Private banks make an increasing share of their money by charging fees to maintain a minimum account balance, cash a check, or withdraw money from an ATM. In 2001, banks made 14% of their money this way, but by 2018 those charges provided 25% of private banks’ revenue.

The burden of these fees falls unequally on Black customers, who pay about $190 more per month in account fees than white and Asian customers. The fees hit harder on lower-income families, too, as they are typically flat rates that cost higher-earning customers a smaller percentage of their income.

When you know better …

Other countries offer a cheaper option with widespread access for the public – and the United States used to, as well.

From 1911 to 1967, the U.S. Postal Service operated a banking system out of the nation’s post offices, letting people cash checks and deposit money into interest-bearing accounts. At the height of the system, nearly 4 million Americans held $3.4 billion in the Postal Savings System. Even now, the Postal Service continues to sell $21 billion in money orders every year.

In September 2021, the Postal Service launched a limited pilot of postal banking at four post offices – in Washington, D.C.; Baltimore; the Bronx, New York, and Falls Church, Virginia. Customers can cash checks of up to $500 at post offices, loading the money onto gift cards usable for purchases online or in person. The service costs a flat $5.95 regardless of the amount of the check. That fee can be expected to remain low, or even decrease, because the Postal Service only needs to break even, rather than demonstrating profits for shareholders.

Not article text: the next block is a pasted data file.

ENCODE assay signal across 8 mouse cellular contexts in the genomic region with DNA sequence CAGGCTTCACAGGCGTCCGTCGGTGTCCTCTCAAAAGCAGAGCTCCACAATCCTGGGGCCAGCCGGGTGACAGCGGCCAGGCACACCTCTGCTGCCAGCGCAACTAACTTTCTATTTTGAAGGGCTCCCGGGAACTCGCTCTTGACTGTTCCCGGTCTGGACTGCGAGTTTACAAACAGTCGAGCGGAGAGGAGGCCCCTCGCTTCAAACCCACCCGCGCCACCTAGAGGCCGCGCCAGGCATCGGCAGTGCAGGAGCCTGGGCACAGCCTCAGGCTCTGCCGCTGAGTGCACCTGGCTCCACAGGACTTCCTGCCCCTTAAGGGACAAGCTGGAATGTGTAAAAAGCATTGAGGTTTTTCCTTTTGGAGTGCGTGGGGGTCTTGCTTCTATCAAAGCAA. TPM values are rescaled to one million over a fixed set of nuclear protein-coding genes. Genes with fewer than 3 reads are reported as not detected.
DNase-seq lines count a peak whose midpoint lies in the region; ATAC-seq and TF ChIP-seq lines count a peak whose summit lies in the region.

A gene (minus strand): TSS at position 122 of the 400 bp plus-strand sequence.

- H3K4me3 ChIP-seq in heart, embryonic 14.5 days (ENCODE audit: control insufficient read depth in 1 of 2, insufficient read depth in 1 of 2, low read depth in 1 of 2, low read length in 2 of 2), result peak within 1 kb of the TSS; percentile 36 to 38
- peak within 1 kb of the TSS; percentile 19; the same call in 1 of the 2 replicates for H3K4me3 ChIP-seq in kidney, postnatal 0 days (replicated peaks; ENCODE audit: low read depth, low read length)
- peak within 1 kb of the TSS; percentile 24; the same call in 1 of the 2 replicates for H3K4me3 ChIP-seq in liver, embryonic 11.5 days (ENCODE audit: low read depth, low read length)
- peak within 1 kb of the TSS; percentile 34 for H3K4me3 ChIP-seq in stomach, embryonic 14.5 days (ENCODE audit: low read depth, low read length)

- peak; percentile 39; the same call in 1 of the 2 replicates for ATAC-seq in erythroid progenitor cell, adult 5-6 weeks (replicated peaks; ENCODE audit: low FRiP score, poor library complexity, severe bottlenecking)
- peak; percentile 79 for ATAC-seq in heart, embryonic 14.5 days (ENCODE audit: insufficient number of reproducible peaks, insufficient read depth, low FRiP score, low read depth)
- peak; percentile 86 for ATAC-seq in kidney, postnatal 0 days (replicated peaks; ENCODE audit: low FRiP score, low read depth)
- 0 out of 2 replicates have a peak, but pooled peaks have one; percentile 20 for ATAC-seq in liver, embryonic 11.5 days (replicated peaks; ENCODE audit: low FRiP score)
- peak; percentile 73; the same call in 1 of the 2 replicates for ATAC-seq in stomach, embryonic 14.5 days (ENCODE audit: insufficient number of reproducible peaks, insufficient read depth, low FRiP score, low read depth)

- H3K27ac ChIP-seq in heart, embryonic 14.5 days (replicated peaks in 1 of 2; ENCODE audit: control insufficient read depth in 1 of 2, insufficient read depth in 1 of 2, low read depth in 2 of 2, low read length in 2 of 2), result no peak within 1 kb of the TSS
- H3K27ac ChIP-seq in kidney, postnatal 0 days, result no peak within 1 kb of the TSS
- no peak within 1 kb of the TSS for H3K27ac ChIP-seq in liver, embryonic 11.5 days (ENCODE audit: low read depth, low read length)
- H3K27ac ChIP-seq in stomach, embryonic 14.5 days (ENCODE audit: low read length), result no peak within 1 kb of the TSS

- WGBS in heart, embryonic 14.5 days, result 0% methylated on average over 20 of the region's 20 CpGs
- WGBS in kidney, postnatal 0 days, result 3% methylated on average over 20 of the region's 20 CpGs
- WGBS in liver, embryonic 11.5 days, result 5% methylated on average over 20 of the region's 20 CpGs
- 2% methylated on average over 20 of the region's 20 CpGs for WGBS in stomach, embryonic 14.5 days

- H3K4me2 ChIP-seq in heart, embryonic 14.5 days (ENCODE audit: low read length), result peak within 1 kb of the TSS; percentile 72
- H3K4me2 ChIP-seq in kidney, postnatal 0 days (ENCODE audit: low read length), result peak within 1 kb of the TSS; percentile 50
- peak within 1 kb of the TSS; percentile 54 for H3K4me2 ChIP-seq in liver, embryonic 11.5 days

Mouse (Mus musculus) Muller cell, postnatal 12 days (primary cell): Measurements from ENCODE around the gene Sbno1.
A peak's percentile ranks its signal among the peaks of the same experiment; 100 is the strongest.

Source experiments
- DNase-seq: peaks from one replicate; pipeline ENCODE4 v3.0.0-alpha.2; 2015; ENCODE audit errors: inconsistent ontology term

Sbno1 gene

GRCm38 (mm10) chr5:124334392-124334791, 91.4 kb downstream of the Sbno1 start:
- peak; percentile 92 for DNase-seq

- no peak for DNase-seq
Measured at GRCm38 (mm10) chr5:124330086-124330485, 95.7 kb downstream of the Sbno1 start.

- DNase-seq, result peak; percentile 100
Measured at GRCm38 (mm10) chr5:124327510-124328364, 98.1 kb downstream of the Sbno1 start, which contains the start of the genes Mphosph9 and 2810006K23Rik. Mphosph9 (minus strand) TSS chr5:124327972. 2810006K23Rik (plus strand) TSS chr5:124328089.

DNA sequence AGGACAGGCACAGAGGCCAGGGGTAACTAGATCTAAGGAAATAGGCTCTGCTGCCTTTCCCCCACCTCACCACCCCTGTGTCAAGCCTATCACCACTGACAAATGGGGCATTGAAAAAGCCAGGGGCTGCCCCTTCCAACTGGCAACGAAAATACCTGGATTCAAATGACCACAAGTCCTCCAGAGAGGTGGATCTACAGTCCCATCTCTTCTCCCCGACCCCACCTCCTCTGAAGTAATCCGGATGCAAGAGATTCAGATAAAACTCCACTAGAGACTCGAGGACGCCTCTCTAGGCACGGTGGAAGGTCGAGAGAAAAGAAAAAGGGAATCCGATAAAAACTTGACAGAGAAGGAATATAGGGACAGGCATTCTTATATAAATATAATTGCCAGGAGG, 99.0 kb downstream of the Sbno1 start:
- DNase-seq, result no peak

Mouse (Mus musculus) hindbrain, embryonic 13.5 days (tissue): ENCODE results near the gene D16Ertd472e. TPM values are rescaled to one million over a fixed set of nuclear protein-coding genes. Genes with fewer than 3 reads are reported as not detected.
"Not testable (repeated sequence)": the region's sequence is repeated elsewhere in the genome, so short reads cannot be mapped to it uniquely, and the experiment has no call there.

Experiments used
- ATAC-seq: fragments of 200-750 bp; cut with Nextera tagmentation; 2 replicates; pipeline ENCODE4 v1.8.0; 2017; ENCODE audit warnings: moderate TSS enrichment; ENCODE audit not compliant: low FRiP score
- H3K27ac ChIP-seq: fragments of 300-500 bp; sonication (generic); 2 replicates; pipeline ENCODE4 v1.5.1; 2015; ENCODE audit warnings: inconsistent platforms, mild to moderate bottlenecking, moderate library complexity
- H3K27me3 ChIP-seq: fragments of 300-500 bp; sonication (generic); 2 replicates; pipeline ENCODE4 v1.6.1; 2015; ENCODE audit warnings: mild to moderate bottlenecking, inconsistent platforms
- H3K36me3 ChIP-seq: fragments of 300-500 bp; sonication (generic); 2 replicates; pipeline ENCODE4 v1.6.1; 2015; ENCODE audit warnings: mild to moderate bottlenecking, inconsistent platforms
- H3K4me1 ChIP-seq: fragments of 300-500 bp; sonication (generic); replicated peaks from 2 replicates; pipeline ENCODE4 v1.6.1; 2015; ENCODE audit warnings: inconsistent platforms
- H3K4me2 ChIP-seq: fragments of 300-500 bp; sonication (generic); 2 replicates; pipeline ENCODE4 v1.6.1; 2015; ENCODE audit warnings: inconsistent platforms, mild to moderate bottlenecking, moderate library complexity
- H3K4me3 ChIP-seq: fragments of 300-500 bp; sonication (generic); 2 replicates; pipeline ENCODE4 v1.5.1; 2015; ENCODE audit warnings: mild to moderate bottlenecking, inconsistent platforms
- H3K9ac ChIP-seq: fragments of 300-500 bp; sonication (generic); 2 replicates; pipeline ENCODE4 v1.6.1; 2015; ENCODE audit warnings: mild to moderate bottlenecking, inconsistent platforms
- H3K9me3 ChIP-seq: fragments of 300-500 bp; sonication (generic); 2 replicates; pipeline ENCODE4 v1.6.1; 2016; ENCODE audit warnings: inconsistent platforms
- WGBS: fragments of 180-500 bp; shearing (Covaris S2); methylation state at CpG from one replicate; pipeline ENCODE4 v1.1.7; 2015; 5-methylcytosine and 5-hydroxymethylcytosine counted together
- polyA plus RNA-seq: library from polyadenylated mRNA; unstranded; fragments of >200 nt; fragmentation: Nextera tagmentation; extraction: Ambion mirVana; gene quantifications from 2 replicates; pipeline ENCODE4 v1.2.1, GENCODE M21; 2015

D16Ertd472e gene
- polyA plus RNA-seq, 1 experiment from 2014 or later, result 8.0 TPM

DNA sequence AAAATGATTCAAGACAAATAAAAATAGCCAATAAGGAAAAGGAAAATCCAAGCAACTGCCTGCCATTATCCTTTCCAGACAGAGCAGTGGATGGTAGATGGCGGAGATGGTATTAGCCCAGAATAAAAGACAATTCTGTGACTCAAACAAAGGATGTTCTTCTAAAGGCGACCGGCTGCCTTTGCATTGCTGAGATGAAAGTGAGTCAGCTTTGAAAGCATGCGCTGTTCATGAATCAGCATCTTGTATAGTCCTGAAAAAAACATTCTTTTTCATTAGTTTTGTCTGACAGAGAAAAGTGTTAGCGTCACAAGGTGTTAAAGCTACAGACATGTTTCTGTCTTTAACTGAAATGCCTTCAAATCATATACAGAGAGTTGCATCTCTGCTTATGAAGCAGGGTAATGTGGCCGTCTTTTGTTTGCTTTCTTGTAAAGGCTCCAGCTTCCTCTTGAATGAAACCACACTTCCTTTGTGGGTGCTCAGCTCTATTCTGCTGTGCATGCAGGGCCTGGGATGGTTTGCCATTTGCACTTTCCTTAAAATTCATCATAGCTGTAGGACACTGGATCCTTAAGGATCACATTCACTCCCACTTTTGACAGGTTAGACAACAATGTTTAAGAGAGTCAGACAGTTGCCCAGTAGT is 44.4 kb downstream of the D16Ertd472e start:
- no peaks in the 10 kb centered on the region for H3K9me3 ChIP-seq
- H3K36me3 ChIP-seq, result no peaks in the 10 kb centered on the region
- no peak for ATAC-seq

The pilot program is expected to expand not only to other post offices but also to additional services such as paying bills and withdrawing cash from ATMs. Consumer advocates contend that the Postal Service can offer retail financial services at lower costs than private banks and check cashers and payday lenders.

Now that Biden has signed the Postal Service Reform Act of 2022, postal banking could become both permanent and available at all of the nation’s more than 30,000 post offices.

Among various other efforts to shore up the financial status of the Postal Service, the law would authorize the service to cash checks, establish checking and savings accounts, and assist with sending money – beyond the current money order option. Post offices could also make small loans at interest rates much lower than payday lenders charge.

The law doesn’t require the Postal Service to add more financial services, but many consumer advocates are urging the organization to do so, saying it will attract many more customers than the pilot has so far.

Terri Friedline is an associate professor of social work at the University of Michigan and author of “Banking on Revolution: Why Financial Technology Won’t Save a Broken System.”

Ameya Pawar is a special advisor with the UChicago Inclusive Economy Lab, a senior fellow with the Economic Security Project, and 2020 fellow with the Open Society Foundations.